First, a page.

School on Australia's Sunshine Coast makes staff redundant, requests they apply for 'new' jobs

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This article's primary contributor, Patrick Gillett, is an alumnus of Sunshine Coast Grammar School.

Tuesday, August 24, 2010

The Sunshine Coast is a region approximately 95 km (60 miles) north of the state capital, Brisbane.

Wikinews has obtained a list of middle management teaching staff allegedly made redundant, or laid off due to restructuring, by Sunshine Coast Grammar School (SCGS), in Queensland, Australia. Sources say that those staff have been told that they can apply for new positions that have opened up.

The list, published on the SCGS alumni Facebook page, contains the names of twenty-two staff members, eight of which taught this article's primary contributor. Seventeen positions are reportedly being opened up by the private Christian school, eight of which seem to significantly overlap the old ones.

The changes are, apparently, designed to get teachers back into the classroom. "We are not cutting subject choices and extracurricular activities, but retaining a student-driven curriculum that integrates with the new Australian Curriculum, in keeping with our commitment to teaching and learning opportunities," said headmaster Nigel Fairbairn.

Fairbairn could not guarantee that any of the staff would be given a position in 2011. “That will depend on how many people on that list apply for new positions of responsibility and are successful,” he said.

"The Head of the School cannot guarantee the 21 staff a job at the School in the future, with many of the positions being advertised to external applicants," said Terry Burke, secretary for the Independent Education Union of Australia Queensland branch (Queensland Independent Education Union, QIEU).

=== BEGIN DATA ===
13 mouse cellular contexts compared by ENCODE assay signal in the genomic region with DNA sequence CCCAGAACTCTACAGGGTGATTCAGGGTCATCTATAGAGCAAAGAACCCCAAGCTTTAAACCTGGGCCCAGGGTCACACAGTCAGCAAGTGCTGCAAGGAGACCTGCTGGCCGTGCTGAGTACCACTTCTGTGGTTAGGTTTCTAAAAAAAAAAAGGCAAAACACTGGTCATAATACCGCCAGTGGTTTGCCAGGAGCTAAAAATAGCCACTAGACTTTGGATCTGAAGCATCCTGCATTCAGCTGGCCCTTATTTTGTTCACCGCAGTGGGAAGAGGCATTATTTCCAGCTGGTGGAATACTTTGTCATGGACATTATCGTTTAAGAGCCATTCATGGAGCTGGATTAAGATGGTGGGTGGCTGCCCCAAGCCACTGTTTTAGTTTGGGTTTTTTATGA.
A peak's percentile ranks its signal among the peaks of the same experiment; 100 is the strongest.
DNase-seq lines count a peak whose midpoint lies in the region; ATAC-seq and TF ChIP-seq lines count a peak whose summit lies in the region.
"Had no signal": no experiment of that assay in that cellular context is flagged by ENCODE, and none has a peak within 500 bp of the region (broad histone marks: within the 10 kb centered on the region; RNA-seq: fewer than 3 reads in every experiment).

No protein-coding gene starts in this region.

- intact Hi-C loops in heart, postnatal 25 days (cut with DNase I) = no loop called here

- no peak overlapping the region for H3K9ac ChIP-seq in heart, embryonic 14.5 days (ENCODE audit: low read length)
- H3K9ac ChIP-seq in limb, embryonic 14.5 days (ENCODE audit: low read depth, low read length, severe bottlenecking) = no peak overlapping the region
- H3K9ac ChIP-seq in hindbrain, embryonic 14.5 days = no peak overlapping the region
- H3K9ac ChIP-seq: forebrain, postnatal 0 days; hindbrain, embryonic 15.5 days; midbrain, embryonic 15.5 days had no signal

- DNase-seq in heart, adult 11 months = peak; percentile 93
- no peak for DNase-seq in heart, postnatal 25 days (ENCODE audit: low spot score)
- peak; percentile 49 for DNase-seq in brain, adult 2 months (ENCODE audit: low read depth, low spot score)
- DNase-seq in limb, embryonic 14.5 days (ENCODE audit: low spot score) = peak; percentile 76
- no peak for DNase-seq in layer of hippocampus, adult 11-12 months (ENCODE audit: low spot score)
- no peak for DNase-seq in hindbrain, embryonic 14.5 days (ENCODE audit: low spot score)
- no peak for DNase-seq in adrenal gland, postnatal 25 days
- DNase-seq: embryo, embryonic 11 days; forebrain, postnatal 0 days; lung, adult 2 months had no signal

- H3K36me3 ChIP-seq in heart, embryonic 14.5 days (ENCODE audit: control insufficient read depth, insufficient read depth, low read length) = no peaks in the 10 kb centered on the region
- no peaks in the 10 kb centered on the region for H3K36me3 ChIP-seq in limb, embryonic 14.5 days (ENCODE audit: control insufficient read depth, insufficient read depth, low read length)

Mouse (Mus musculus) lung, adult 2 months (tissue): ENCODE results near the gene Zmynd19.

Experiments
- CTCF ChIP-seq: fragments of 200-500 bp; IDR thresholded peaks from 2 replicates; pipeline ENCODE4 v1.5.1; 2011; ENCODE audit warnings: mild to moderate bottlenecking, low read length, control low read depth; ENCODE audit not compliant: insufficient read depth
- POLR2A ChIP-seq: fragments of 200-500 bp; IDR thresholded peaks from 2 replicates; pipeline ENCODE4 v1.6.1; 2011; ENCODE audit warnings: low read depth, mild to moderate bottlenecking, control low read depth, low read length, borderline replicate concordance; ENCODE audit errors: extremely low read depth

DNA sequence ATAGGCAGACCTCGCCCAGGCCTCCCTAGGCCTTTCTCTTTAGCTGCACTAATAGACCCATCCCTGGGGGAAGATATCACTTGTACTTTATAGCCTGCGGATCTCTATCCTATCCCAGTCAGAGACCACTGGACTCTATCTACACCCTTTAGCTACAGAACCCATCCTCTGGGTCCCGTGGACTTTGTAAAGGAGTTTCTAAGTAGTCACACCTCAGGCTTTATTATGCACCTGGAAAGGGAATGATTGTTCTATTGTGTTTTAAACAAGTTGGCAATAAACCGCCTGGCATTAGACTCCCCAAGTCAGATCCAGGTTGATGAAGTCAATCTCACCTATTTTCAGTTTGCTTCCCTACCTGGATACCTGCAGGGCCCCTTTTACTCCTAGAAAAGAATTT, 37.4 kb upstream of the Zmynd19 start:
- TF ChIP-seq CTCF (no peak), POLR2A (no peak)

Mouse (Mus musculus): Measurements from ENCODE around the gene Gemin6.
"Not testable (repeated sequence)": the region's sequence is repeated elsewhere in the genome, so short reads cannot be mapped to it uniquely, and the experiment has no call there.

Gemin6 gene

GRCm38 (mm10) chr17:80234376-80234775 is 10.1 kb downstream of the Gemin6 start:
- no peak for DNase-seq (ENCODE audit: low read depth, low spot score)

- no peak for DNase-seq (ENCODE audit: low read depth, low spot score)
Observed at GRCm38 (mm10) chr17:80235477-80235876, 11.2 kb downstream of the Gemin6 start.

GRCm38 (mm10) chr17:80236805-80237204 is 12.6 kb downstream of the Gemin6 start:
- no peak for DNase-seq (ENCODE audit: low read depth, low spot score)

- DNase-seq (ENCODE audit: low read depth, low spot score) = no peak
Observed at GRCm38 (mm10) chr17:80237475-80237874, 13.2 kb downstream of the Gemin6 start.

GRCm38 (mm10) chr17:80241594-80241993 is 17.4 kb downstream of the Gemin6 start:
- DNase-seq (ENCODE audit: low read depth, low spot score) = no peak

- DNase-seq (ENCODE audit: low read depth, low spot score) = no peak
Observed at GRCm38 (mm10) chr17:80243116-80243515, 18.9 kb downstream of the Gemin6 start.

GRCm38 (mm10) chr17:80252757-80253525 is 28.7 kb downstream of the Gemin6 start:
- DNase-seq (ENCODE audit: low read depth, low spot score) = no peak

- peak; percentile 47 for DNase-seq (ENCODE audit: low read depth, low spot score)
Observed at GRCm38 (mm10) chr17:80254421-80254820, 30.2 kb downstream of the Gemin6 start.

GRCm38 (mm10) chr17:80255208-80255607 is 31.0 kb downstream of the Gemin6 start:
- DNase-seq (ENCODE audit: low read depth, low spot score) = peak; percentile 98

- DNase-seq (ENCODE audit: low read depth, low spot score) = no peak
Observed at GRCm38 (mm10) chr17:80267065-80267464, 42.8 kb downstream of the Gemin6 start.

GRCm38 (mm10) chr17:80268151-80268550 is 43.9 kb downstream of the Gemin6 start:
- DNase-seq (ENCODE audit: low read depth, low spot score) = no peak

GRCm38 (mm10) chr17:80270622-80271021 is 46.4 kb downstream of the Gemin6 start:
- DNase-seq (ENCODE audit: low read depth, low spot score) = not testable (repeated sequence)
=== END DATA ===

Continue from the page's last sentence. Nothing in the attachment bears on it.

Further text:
"There has been little or no consultation with affected staff, who should not have to reapply for their jobs," he said. "Most of the proposed restructuring is highly questionable and places at risk the high quality education at the School."

Some former students responded angrily to the news.

Four of the affected teachers "were the backbone of the school when [controversy surrounded founding headmaster John Burgess] happened," a former prefect (student leader) said. "They got it through that crisis and this is the thanks they get."

"People are angry and shocked," they continued. "I am aware of at least 10 families who have said they will pull their children out of the school – it's that bad."

The student body has not ruled out protesting the schools plans. "It's getting to that stage," the former prefect said. "People are trying to look at it in an intelligent way but there is so much anger out there."

Wikinews understands that Fairbairn attracted criticism when he was a head teacher in Christchurch, New Zealand, where a former student claimed that Fairbairn "replaced the open and welcoming culture ... with the tyrannical and oppressive one."


Sources

Wikinews
This article features first-hand journalism by Wikinews members. See the collaboration page for more details.
Wikinews
This article features first-hand journalism by Wikinews members. See the collaboration page for more details.

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